There are certain addresses that just about everyone knows because of the wealth or power associated with them. Addresses such as 1600 Pennsylvania Avenue or 10 Downing Street are connected in our culture with more than real estate; they represent the power and authority of those who reside there.
In a world where money is power, shouldn’t 1209 North Orange Street, Wilmington, Delaware rank among the best-known addresses in the world? It is, after all, the home to some of the biggest businesses in the world. All told, more than 285,000 companies claim the unimpressive, two-story building at 1209 North Orange Street as their home address.
How did such an unlikely address become the locus of so many companies, whose combined worth is valued in the trillions of dollars? As they said in the 1976 movie, All the President’s Men, the answer can be found when we “follow the money.”
The state of Delaware may not have a lot in terms of people, real estate, or major metropolitan centers. What it does have, however, is the most corporate-friendly income tax law in the United States. Under what is known as the “Delaware loophole,” companies within the state are not taxed on intangible assets.
To take advantage of the Delaware loophole, a company sets up a subsidiary in Delaware and transfers its intellectual property, such as trademarks, copyrights, or patents. The other locations then pay money to the Delaware subsidiary as a licensing fee for use of the intellectual property. Since intangible assets are not taxed in Delaware, the subsidiary in that state doesn’t have to pay taxes on the licensing fees it receives. The other locations can typically deduct the licensing fees they pay to the Delaware subsidiary, thus avoiding a large share of the state income taxes it would have otherwise owed.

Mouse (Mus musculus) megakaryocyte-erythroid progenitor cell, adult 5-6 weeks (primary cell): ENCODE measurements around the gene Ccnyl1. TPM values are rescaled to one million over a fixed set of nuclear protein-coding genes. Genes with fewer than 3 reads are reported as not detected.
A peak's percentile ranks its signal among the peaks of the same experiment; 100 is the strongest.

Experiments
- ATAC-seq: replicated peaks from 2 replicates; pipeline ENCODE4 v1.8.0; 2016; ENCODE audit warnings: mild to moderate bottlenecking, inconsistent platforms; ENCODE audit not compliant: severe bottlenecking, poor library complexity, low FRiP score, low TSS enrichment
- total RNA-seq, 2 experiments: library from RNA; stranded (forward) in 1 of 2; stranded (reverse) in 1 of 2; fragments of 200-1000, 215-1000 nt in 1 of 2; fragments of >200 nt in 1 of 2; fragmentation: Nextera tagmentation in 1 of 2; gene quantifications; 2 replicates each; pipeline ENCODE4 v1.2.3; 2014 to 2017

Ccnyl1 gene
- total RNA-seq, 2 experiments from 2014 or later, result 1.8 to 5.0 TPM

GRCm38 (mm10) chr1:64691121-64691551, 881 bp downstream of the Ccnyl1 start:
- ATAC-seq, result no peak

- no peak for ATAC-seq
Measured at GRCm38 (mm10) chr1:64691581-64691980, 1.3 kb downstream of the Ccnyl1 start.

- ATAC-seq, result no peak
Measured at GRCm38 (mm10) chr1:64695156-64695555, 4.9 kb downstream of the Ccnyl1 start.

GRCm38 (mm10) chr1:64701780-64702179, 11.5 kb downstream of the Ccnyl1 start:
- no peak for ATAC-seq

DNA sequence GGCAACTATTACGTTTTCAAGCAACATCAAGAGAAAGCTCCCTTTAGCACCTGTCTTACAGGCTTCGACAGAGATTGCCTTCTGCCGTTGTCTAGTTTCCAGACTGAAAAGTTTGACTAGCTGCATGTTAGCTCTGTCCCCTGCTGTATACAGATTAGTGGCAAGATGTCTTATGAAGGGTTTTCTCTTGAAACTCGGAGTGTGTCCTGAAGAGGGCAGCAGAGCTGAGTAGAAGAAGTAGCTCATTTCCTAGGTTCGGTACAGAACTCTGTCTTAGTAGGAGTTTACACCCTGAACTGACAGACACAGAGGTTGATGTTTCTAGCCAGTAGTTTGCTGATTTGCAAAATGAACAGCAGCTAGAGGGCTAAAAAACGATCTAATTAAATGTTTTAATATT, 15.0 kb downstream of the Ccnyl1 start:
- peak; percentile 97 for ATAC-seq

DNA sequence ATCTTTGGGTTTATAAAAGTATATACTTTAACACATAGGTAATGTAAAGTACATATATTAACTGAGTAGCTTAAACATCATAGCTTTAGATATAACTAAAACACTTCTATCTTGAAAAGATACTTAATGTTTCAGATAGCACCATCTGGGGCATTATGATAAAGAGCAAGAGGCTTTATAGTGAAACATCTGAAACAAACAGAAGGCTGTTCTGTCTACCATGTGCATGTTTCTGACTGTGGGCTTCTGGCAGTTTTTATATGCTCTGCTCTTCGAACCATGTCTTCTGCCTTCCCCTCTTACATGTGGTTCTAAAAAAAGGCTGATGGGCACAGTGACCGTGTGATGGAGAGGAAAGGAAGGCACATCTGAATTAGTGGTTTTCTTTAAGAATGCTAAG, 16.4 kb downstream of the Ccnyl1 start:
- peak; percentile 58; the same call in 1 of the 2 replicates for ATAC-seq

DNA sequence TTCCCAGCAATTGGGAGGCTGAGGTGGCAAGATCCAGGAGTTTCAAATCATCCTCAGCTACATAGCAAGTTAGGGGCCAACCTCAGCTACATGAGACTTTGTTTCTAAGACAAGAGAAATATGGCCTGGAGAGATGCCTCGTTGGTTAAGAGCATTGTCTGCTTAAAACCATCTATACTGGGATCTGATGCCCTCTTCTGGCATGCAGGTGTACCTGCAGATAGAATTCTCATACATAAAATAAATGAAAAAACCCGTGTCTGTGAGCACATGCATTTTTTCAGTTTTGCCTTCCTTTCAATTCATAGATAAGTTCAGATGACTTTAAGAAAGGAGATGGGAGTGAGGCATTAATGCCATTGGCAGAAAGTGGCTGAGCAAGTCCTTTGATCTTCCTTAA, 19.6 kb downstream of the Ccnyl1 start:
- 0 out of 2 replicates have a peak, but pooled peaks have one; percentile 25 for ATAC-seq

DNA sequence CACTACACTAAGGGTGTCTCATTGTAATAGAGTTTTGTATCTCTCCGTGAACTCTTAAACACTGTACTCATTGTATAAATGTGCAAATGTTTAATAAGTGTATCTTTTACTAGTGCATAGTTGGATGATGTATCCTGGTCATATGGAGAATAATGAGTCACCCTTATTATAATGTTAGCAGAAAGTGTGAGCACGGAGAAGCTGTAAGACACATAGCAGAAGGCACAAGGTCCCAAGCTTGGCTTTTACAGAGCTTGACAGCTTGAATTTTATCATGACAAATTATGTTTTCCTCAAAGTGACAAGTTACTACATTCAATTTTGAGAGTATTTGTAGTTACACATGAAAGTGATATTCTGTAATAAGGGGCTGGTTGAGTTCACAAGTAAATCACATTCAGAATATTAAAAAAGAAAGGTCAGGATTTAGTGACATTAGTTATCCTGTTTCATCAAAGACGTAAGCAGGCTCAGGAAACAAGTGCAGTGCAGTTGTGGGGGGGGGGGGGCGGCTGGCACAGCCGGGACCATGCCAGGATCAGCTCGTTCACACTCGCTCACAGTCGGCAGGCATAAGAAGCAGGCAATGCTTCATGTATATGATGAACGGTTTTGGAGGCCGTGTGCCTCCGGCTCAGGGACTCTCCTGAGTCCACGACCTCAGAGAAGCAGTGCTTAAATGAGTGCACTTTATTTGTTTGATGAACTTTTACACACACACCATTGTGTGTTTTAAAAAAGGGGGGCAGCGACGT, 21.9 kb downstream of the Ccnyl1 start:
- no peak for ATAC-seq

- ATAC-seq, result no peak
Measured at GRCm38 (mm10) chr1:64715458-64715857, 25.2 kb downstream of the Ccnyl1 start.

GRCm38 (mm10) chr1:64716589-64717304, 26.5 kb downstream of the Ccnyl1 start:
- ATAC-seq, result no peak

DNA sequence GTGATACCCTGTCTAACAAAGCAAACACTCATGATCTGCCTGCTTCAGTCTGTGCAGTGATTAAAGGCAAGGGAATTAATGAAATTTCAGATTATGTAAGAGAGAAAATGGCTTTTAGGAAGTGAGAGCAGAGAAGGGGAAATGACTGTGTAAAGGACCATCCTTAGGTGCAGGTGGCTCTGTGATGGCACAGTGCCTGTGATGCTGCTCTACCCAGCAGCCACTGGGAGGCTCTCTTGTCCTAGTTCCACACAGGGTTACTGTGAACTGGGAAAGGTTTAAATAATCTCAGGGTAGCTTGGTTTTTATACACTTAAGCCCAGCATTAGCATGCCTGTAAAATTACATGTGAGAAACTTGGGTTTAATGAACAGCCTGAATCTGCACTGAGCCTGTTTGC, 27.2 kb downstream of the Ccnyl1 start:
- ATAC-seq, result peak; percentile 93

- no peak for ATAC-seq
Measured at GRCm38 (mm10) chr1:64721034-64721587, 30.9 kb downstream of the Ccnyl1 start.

To say this tax arrangement is attractive is a gross understatement. Although Delaware is home to only 0.3% percent of the U.S. population, 65% of Fortune 500 companies and 80% of publicly traded U.S. companies are incorporated there. The Delaware loophole saves an estimated $9.5 billion in taxes for the companies that take advantage of it.
One requirement of Delaware law is that each corporation must have an address within the state where legal documents can be delivered. This is where the nondescript building at 1209 North Orange Street comes into play. Although the city of Wilmington has just a little more than 70,000 people, this one building is the official address for over 285,000 companies.
Among those businesses who claim 1209 North Orange Street as home are Walmart, Google, American Airlines, Apple Inc., General Motors, The Coca-Cola Company, Yum! Brands, Verizon, and JP Morgan Chase. In fact, over 15% of all public corporations in the United States use the building as their address.
One of the businesses at 1209 North Orange Street is the Corporation Trust Center. It is the actual owner of the building and the company that makes it possible for the other 285,000 companies to claim the building as home. Corporation Trust Center (also known as CT Corporation), is a subsidiary of the Dutch multinational services firm Wolters Kluwer. The company provides “registered agent services.” For about $250-$300 per year, a business can have CT Corporation receive service of process and forward official correspondence to the appropriate individuals. At $250 per company, this brings in the princely sum of $71.25 million per year.
For more information about how you can create a corporation that can cozy up with 285,000 other bigs names in business, visit CT Corporation’s parent company Wolters Kluwer’s website.
Categories: Government, Laws and Lawyers, Money
Reblogged this on History of Sorts.
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Thanks for the reblog!